October 15, 2015

Structured End-To-End Tests With Protractor

The Angular team provides a tool set for creating end to end tests (e2e) called protractor http://www.protractortest.org based on WebDriver from Selenium. It’s extended by a deferred element finder and support for the ng-model notation, so it could be the ideal partner for testing AngularJS applications. But if wishes were horses, beggars would ride.

E2E tests in real life projects tend to be messy. In my opinion this is caused by two reasons. At first, when using a back-end service in this kind of testing, there’s the problem how to reset it’s state, most commonly a data base, to a well defined starting condition. Second, I observe that changes on user interfaces occur more often than in the back-end. So the task of writing user interface navigation in your tests gets similar to pushing Sysiphus’ stone up the hill only to watch it rolling down when someone in your team changes the HTML in a minor way, e.g. embedding additional <div> or changing an id. In this article only the later issue will be discussed. Protractor might be the wrong tool for solving the first issue. Though not analyzed, it may be easier using the Java based Selenium Web-Driver, not because it’s better, but resetting the data base to defined state using the back-end tool set might be more efficient than re-implementing it using node.js, as long as node.js isn’t used as back-end technology of course.

Instead of writing another protractor tutorial, the official one is used, but structured differently by using something I call an user interface API. There might be a better or an official name, but let’s just call it UI API. The intention should be clear. Instead of developing only the user interface for the end user, it should be considered to develop and deliver an API to access all portions of the UI. Especially in an environment with multiple back-end systems it’s easier to abstract to common language than to speak in different “languages” of the UI. For example the UI of a car dealer might consist of three modules: security, product configuration and financing, developed by different teams with different technologies. So instead of writing (in pseudo code) something like the following:

 

the developer of the login user interface could just provide login and business functions to abstract the details away. Even more important, there is contract between the tester and the developer how to access a specific portion of the UI. In this example “Model Foo” depends tightly on the locale. The developer can’t know, which locale the tester uses. Therefore the developer might put more information on it’s own getting the page more testable.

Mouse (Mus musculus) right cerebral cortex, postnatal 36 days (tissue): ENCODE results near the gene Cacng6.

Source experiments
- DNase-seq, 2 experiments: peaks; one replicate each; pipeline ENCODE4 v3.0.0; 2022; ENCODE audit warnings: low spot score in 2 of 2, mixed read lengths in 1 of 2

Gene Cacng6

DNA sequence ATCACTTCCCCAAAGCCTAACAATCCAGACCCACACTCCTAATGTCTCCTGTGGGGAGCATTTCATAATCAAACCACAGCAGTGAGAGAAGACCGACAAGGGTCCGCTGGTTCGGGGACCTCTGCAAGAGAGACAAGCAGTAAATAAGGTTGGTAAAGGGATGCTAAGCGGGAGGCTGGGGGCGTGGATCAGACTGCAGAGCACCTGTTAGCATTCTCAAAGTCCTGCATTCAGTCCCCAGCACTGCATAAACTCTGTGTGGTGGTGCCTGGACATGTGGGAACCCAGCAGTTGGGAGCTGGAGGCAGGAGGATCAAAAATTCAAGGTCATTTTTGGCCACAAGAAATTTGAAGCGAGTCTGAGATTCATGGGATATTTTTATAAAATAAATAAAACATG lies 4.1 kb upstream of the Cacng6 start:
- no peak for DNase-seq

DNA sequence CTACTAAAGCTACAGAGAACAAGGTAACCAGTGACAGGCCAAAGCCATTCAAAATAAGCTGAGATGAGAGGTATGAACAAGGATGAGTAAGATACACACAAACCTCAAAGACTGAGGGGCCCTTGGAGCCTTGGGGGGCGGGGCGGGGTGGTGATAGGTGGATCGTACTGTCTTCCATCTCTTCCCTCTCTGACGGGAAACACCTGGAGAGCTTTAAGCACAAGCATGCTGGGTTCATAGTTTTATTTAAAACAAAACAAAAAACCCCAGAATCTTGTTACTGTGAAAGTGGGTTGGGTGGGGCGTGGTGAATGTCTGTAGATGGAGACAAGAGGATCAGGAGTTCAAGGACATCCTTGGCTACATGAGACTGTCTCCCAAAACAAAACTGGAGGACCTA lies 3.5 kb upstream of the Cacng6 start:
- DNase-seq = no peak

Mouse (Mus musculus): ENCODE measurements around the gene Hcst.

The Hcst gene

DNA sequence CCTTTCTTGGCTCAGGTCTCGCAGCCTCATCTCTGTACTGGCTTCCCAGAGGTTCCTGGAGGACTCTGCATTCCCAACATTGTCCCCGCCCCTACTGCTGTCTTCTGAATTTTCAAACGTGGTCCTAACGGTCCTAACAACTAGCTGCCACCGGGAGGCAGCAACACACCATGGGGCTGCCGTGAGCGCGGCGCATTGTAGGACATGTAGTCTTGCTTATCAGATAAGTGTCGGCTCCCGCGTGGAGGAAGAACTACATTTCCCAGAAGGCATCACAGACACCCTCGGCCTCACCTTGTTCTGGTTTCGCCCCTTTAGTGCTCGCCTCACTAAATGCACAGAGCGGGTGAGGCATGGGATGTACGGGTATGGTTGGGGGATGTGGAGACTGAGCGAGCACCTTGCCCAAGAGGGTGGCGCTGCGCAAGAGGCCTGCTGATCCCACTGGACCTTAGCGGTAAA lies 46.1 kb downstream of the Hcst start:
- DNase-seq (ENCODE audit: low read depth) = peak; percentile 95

But why not using Selenium IDE instead of this abstract contract? After spending several months using the Selenium IDE in former project the following happened:

  1. The IDE did not record the events we wanted to, so we had to change it a bit

  2. Test implemented, everything o.k.

  3. Several days later changes in the UI broke the test. Tried replay the test, but we forgot what exactly we were typing in the forms. So from now on we had Excel lists which described what and how to test.
  4. Recorded the test again but in the meantime we forgot how we changed the output

  5. Instead of using the Selenium IDE abstractions of the UI actions were written, like login, addPartner, addContract…

  6. … oh, there they are …

So soon or later you tend to create these UI verbs. But in my humble opinion the UI developer should take care of them, instead of the integration tester.

Extract and define the UI contract

The following example should demonstrate extracting the “verbs” into one or more self-contained module. It is available on Github, of course: https://github.com/dzuvic/structured-protractor-example.

To use Protractor it needs to be configured. The bare minimum with a base URL looks like this:

Protractor supports several test frameworks, but we’ll concentrate on Jasmin, because it’s Protractor’s default test framework. In your own tests you should take care of the base URL. In some projects there’s a class of parameters, which are configured centrally. The base URL is typically one them and should be handled appropriately. In this example, the base URL is just defined in Protractor, so the helper module depends only on that.

When we take a look at the tutorial example of Protractor it looks like this:

 

All we have to do is to extract the defined functions in an own helper module. First of all a helper module, that contains the “UI verbs” has to be defined. In the end it looks like this:

 

The Jasmin test uses this helper module:

 

Unfortunately the helper needs objects that Protractor initialized, so the module has to be initialized with them as well. This initialization happens each time when the page has to be loaded. A minor remark: The helper module is loaded with a relative path, which isn’t ideal. This could be avoided by creating it’s own npm module and publishing in a private repository.

To use this tests just execute the following:

Conclusion

At this point it should be clear, that writing End-To-End tests gets ugly and hardly to maintain really fast if there isn’t a kind of contract between the UI and the tests. Putting this “contract” into an exportable module, that the UI developer is responsible for, should keep the test code clean. In fact, this pattern isn’t new at all and is called “Separation of concerns” and best described by none other than Edsger W. Dijkstra.

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Dragan Zuvic
Developer at thecodecampus </>


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